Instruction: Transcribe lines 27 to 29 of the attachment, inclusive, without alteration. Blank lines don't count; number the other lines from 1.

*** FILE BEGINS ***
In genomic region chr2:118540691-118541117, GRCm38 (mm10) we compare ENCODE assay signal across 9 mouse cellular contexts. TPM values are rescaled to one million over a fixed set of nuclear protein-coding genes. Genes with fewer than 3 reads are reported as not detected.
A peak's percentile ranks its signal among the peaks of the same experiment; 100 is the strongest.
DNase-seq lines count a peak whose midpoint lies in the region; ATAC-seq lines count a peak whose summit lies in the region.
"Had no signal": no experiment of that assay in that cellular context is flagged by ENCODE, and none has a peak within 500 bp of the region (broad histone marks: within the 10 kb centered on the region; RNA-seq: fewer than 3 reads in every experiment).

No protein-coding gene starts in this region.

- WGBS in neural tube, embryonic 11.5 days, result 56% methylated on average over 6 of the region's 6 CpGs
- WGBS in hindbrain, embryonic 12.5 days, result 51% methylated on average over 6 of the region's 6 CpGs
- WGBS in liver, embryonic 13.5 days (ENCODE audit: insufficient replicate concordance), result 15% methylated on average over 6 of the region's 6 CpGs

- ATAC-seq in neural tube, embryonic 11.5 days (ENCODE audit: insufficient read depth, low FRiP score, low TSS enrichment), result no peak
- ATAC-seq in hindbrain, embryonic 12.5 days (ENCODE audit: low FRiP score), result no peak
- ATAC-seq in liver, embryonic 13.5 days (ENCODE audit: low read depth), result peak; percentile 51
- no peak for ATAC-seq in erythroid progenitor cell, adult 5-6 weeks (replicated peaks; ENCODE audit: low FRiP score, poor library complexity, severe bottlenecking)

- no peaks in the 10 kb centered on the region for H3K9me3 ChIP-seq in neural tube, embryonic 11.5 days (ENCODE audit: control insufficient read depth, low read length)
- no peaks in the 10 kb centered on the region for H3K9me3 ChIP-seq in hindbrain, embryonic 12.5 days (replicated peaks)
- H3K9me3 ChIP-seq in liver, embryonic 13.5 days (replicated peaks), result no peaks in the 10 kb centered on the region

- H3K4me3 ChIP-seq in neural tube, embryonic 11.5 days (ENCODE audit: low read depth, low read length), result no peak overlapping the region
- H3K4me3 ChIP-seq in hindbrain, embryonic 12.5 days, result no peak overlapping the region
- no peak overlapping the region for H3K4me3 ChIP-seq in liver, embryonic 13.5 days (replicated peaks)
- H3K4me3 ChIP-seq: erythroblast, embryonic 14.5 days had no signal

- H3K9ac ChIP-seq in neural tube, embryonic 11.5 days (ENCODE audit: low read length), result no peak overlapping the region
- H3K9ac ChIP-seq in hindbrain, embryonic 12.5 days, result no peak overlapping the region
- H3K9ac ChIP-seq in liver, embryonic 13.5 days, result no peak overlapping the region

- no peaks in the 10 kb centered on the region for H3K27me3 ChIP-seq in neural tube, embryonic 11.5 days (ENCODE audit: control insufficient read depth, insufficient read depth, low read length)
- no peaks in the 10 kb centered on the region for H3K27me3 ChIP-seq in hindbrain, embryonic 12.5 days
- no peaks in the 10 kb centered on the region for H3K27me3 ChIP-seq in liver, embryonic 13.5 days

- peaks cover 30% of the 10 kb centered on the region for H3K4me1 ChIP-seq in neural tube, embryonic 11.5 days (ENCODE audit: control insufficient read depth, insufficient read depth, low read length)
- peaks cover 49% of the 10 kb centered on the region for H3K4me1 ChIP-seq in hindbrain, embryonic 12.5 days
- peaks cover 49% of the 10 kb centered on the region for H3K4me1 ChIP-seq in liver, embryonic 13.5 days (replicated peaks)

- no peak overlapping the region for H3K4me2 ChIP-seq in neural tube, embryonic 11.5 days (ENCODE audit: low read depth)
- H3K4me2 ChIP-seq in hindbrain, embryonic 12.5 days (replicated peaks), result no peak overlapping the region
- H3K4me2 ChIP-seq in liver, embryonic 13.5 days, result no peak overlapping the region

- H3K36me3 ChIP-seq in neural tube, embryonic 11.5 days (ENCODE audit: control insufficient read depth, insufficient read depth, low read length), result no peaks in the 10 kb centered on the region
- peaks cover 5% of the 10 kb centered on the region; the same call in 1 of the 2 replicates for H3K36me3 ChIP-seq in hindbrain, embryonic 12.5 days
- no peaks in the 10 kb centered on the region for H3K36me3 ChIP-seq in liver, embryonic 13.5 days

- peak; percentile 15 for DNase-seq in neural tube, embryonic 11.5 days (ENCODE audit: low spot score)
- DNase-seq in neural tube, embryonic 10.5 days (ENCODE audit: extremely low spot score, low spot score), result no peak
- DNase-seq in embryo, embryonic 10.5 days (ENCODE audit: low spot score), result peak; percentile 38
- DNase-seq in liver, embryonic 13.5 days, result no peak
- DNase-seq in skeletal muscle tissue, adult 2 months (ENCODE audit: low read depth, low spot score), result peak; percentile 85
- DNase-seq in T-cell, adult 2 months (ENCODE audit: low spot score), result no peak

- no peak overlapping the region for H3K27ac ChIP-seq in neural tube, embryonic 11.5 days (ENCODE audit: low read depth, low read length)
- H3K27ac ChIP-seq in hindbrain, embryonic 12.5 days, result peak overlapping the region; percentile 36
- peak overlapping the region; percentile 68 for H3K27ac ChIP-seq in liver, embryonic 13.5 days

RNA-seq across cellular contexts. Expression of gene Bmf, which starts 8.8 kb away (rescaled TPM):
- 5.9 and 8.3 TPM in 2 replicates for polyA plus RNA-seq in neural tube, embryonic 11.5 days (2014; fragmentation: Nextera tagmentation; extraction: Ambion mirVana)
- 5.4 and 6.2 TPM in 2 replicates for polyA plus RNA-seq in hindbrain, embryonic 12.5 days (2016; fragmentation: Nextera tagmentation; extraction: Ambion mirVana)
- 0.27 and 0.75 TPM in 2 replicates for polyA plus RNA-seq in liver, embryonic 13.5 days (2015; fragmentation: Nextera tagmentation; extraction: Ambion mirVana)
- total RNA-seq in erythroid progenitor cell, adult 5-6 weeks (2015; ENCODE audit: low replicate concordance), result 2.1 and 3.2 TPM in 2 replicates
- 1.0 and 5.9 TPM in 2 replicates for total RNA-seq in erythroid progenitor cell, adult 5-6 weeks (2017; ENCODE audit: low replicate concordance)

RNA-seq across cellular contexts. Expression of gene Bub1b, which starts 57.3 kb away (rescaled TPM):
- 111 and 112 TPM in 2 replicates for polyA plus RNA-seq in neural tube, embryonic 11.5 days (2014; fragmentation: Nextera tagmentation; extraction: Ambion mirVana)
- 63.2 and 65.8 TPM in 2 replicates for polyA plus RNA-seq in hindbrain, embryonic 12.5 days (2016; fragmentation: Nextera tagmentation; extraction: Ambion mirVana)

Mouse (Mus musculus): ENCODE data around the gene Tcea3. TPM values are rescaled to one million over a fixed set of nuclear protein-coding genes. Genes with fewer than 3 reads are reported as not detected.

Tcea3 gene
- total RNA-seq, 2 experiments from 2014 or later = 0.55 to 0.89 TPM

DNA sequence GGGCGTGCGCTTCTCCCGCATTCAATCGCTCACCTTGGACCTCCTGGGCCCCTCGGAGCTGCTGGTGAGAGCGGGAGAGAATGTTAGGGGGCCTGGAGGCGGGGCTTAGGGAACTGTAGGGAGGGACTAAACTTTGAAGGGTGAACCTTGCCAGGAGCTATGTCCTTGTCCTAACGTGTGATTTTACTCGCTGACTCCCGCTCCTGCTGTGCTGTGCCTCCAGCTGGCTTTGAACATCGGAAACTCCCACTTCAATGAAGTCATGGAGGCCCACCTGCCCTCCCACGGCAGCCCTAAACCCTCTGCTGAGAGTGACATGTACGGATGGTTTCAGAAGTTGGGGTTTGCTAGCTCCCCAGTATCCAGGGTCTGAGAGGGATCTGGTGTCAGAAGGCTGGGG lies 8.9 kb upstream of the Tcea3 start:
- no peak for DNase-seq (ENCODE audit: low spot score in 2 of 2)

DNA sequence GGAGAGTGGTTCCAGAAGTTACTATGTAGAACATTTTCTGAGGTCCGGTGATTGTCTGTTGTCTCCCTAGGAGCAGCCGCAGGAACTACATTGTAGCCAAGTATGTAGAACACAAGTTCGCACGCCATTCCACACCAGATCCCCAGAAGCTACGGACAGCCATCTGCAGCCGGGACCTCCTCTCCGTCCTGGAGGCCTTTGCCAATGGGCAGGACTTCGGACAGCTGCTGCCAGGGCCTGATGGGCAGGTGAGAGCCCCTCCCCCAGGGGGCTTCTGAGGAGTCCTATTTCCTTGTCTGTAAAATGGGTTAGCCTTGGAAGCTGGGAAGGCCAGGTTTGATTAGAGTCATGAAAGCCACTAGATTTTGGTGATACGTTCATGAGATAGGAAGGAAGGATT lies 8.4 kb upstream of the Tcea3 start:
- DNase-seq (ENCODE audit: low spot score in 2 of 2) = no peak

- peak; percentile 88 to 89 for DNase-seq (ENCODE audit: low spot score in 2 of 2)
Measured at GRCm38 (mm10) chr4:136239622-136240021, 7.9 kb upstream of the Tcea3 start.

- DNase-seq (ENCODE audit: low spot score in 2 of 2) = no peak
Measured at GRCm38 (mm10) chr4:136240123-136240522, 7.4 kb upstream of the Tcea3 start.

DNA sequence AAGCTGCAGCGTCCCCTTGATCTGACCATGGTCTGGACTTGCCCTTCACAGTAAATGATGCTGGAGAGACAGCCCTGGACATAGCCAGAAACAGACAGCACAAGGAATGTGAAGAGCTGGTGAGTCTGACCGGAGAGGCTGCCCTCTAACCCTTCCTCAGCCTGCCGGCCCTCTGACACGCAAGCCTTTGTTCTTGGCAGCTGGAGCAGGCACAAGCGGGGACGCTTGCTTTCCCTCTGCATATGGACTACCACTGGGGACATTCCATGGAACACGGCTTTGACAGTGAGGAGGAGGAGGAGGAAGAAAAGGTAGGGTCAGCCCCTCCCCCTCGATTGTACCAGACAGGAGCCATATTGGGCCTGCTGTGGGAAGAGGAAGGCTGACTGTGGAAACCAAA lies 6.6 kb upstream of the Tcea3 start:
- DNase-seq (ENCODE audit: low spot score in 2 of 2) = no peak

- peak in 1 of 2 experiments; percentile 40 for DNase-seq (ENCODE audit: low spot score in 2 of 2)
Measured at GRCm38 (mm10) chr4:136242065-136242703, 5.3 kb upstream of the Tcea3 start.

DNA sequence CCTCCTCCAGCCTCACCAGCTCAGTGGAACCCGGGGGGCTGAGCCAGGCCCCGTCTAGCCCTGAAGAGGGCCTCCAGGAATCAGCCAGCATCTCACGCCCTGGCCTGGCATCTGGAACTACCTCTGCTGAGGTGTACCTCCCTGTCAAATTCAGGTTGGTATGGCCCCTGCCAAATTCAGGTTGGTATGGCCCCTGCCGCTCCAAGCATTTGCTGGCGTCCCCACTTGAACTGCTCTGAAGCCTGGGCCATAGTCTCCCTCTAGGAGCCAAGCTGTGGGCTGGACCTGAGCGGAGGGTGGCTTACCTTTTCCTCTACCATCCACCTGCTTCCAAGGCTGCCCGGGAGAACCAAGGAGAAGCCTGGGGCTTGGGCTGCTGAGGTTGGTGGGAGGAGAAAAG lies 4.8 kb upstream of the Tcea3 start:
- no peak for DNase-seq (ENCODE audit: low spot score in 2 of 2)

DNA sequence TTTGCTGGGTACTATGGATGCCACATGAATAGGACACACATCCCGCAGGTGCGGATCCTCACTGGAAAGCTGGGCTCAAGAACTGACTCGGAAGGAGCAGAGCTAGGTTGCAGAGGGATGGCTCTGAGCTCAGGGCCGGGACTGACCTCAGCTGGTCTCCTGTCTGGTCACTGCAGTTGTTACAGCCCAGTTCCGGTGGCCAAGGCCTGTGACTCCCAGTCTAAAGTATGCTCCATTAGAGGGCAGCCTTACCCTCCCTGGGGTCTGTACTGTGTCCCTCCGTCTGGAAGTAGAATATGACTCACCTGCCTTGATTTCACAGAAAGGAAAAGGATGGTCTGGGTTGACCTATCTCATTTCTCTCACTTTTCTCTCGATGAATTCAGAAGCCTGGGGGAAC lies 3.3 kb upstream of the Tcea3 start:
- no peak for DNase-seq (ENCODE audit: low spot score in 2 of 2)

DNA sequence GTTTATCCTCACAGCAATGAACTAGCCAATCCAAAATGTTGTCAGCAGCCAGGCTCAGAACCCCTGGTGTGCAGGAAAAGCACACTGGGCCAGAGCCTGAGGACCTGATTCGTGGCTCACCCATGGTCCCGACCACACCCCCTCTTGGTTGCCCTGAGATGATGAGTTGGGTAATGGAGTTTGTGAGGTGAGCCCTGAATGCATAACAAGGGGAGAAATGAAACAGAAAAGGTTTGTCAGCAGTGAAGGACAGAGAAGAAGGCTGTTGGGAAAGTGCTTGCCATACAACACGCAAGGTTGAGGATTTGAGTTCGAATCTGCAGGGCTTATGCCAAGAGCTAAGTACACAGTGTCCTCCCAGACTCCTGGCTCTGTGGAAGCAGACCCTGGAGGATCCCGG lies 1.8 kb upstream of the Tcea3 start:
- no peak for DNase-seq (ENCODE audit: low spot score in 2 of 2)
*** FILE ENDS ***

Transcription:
- peaks cover 49% of the 10 kb centered on the region for H3K4me1 ChIP-seq in hindbrain, embryonic 12.5 days
- peaks cover 49% of the 10 kb centered on the region for H3K4me1 ChIP-seq in liver, embryonic 13.5 days (replicated peaks)

- no peak overlapping the region for H3K4me2 ChIP-seq in neural tube, embryonic 11.5 days (ENCODE audit: low read depth)